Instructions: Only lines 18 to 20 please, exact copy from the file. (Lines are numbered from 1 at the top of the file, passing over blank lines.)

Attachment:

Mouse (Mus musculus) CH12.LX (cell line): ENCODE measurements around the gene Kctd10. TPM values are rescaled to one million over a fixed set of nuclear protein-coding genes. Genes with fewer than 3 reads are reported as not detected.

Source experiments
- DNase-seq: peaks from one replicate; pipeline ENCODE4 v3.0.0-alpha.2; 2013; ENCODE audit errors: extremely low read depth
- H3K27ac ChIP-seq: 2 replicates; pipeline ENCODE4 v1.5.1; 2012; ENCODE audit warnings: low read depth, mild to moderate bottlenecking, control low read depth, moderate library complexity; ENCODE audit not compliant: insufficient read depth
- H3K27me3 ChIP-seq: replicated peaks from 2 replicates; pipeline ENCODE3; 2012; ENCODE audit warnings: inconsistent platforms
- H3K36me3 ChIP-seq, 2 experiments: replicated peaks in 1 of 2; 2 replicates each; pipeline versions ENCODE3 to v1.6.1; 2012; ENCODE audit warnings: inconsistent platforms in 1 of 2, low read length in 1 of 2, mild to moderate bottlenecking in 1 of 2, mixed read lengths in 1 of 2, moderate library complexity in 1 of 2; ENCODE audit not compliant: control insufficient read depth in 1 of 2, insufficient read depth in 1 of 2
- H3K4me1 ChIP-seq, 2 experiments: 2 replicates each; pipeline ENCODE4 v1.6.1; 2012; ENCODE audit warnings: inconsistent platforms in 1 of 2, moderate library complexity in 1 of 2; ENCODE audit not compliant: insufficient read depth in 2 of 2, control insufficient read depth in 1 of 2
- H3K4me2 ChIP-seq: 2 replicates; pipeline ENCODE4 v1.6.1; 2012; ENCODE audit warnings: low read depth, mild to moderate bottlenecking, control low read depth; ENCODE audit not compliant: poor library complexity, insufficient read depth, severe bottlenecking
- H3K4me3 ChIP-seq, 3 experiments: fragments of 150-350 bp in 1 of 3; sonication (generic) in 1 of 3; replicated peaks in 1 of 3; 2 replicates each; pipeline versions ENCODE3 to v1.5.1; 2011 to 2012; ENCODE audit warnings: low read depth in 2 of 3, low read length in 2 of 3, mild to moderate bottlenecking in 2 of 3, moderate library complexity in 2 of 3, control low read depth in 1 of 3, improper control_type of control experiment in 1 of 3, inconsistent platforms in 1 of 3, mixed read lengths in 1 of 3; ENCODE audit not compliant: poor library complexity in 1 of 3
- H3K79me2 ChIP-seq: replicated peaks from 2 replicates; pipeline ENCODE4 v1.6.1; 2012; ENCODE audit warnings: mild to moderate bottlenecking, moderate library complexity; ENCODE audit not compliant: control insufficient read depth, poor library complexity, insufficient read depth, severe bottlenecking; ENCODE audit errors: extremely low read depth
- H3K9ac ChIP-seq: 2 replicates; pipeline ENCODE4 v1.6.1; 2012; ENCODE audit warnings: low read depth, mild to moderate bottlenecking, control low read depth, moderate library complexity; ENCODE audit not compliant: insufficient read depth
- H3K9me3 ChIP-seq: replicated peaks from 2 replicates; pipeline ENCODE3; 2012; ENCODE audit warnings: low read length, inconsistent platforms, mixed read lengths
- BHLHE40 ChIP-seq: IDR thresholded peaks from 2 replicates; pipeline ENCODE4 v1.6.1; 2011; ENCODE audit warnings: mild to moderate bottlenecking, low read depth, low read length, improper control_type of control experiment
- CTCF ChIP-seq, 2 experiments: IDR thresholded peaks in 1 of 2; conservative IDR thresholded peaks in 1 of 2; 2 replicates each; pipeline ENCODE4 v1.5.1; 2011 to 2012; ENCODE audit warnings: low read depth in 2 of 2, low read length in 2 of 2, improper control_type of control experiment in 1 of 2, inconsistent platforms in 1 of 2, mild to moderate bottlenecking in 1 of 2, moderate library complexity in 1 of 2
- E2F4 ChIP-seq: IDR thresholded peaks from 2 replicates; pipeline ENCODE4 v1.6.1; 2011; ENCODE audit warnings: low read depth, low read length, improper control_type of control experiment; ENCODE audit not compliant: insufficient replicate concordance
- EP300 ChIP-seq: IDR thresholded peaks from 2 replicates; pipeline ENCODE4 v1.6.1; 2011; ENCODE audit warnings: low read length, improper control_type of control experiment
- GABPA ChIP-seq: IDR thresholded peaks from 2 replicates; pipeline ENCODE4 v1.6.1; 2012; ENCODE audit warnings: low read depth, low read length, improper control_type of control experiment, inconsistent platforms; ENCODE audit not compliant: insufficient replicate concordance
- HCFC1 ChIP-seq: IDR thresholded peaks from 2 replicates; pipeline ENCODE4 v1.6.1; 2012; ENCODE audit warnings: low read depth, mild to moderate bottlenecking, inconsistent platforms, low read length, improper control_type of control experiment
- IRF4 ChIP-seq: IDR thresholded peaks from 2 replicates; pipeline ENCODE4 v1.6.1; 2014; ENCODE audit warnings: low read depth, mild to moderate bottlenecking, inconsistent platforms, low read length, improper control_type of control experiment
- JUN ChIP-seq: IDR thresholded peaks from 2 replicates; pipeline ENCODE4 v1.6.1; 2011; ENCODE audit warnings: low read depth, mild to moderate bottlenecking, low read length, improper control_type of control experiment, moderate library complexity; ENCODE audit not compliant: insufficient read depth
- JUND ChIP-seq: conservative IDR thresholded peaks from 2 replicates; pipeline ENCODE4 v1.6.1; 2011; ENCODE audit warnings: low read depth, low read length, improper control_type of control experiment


- HCFC1 ChIP-seq: IDR thresholded peaks from 2 replicates; pipeline ENCODE4 v1.6.1; 2012; ENCODE audit warnings: low read depth, mild to moderate bottlenecking, inconsistent platforms, low read length, improper control_type of control experiment
- IRF4 ChIP-seq: IDR thresholded peaks from 2 replicates; pipeline ENCODE4 v1.6.1; 2014; ENCODE audit warnings: low read depth, mild to moderate bottlenecking, inconsistent platforms, low read length, improper control_type of control experiment
- JUN ChIP-seq: IDR thresholded peaks from 2 replicates; pipeline ENCODE4 v1.6.1; 2011; ENCODE audit warnings: low read depth, mild to moderate bottlenecking, low read length, improper control_type of control experiment, moderate library complexity; ENCODE audit not compliant: insufficient read depth